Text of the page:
CDN News: Akamai and Amazon Have Outages, Limelight Misses Earnings, XO Settles With Level 3

It was a busy day on Monday for some of the content delivery companies in the industry. He's a recap:

Limelight Misses Earnings: Limelight reported earnings after the market closed and missed their forecast by $2M. Limelight said they lost $1M in revenue due to one of their customers having a security breach in the quarter and while Limelight didn't want to mention the customer by name, clearly the customer was Sony. With the Sony PlayStation Network (PSN) outage, Limelight lost about $1M in expected revenue towards their CDN business. The other $1M in lost revenue was a lower booking of revenue due to a delay in Limelight rolling out a new version of their EyeWonder platform, which has now been pushed back to Q1 of next year.

Limelight also forecast Q3 revenue below analysts expectations and their stock is getting hammered after hours, trading down to $2.40 a share. Considering how bad the entire market has been over the past week, it was the worst possible timing for Limelight to miss guidance. That said, if Sony didn't have the network outage, Limelight would have met their revenue projections for their CDN business, which is 60% of their revenue, so the revenue miss is not a sign that the CDN market in general is having problems or slowing down.

But, at no time on the call did Limelight reinforce the comments they made earlier in the year when they said their CDN business could grow 12% in 2011. It's still possible, but being we're already six weeks in the the third quarter I think Limelight would have mentioned if they were already starting to see an uptick in traffic, which they didn't. It now appears that 12% growth for their CDN business for the year might be high, with a more realistic expectation being about 10% growth in CDN.

While I don't normally blog about vendors earnings, I'm already hearing that Limelight is in discussions to be acquired and now, with Limelight missing earnings and their stock being close to their at an all-time low, this is the ideal time for someone like Verizon or AT&T to come in and acquire the company. I think we'll hear more about what the company is up to sometime this month.

Akamai Has An Outage: Late in the day on Monday, Akamai experienced a DNS related outage on their network forcing many of their customers websites, including and others, to be unavailable for about 30 minutes. While outages like this are never good, the positive thing to note is that I can't remember the last time Akamai's network had an outage of this magnitude.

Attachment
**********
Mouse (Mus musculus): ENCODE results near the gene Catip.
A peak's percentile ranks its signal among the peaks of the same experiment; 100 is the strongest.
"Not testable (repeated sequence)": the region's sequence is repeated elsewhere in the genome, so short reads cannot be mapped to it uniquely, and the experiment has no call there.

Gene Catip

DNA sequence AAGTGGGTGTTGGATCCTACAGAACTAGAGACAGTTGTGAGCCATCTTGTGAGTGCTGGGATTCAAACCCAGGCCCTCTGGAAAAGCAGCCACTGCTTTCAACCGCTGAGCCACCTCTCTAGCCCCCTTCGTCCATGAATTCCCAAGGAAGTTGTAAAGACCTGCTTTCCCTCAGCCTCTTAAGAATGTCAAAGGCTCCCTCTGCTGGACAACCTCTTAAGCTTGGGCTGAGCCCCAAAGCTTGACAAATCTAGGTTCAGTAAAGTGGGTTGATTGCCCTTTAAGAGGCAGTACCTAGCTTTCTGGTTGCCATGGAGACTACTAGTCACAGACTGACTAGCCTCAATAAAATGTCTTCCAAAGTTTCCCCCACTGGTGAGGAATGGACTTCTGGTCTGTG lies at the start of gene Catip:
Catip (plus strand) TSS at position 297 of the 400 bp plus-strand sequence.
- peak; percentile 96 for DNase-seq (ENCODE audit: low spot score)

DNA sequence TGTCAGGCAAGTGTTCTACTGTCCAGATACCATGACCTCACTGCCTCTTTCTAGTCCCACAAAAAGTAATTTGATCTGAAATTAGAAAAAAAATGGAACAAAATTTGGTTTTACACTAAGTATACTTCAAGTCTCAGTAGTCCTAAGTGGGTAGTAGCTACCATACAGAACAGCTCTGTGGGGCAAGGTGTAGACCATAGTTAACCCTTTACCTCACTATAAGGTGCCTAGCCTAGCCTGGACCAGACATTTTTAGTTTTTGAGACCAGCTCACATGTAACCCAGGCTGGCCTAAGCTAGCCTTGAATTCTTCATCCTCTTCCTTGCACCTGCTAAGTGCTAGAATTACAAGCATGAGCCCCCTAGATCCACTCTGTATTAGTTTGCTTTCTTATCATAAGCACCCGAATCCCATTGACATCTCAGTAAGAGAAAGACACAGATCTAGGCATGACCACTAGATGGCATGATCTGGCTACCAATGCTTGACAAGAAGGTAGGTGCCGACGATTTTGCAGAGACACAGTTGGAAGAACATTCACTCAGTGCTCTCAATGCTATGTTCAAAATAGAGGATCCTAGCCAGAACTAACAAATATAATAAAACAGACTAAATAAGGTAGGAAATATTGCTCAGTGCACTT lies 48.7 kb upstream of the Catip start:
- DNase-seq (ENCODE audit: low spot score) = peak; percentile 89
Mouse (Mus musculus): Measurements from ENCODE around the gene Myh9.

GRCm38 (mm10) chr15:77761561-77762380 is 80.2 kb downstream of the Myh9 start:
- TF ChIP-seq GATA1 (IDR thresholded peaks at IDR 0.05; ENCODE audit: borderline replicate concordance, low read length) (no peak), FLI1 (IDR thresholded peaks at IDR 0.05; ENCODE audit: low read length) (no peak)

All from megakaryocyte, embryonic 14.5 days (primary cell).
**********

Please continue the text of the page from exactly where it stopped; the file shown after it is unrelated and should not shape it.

The company emailed me more details on the outage late last night saying that the cause of the outage was as a reuslt of, "a configuration change to take some DNS servers out of service started to propagate to the production network. This otherwise routine change caused some DNS servers to restart repeatedly. The change was introduced at 19:12GMT, and at approximately 19:18 GMT, alerts promptly fired in the Akamai NOCC. A response team identified the issue and reverted the configuration change. The configuration change was reversed at approximately 19:42 GMT. The DNS issue lasted approximately 30 minutes from first impact to return to expected service. We do not anticipate that it will cause further issue."

Amazon Has An Outage: Late on Monday night, a portion of Amazon's EC2 service went down affecting quite a large number of customers, including Netflix. Amazon acknowledged that they were, "investigating connectivity issues for EC2 in the US-EAST-1 region" when the outage was reported and the company resolved the issue about 45 minutes later.

One thing the Akamai and Amazon outages should prove to everyone is that even though all the CDNs always talk about the redundancy built into their networks, ALL networks have outages at one time or another. There has never been a network that hasn't had a major outage and there is no such thing as 100% up-time, no matter what any CDN claims or guarantees in an SLA.

XO Settles With Level 3: When Level 3 announced their intentions to acquire Global Crossing, XO Communications raised concerns with the FCC and made it well known that they were against the pending merger. Apparently that's all behind them now as on Monday, both Level 3 and XO Communications filed a joint document with the FCC saying that the two companies have "reached an agreement that addresses all of XO’s concerns raised in its comments to the Commission about Level 3′s acquisition of Global Crossing."

I'm working on a post with more details on what the Global Crossing acquisition could mean to Level 3 as well as an update on their CDN business from my recent chat with Level 3's CEO Jim Crowe.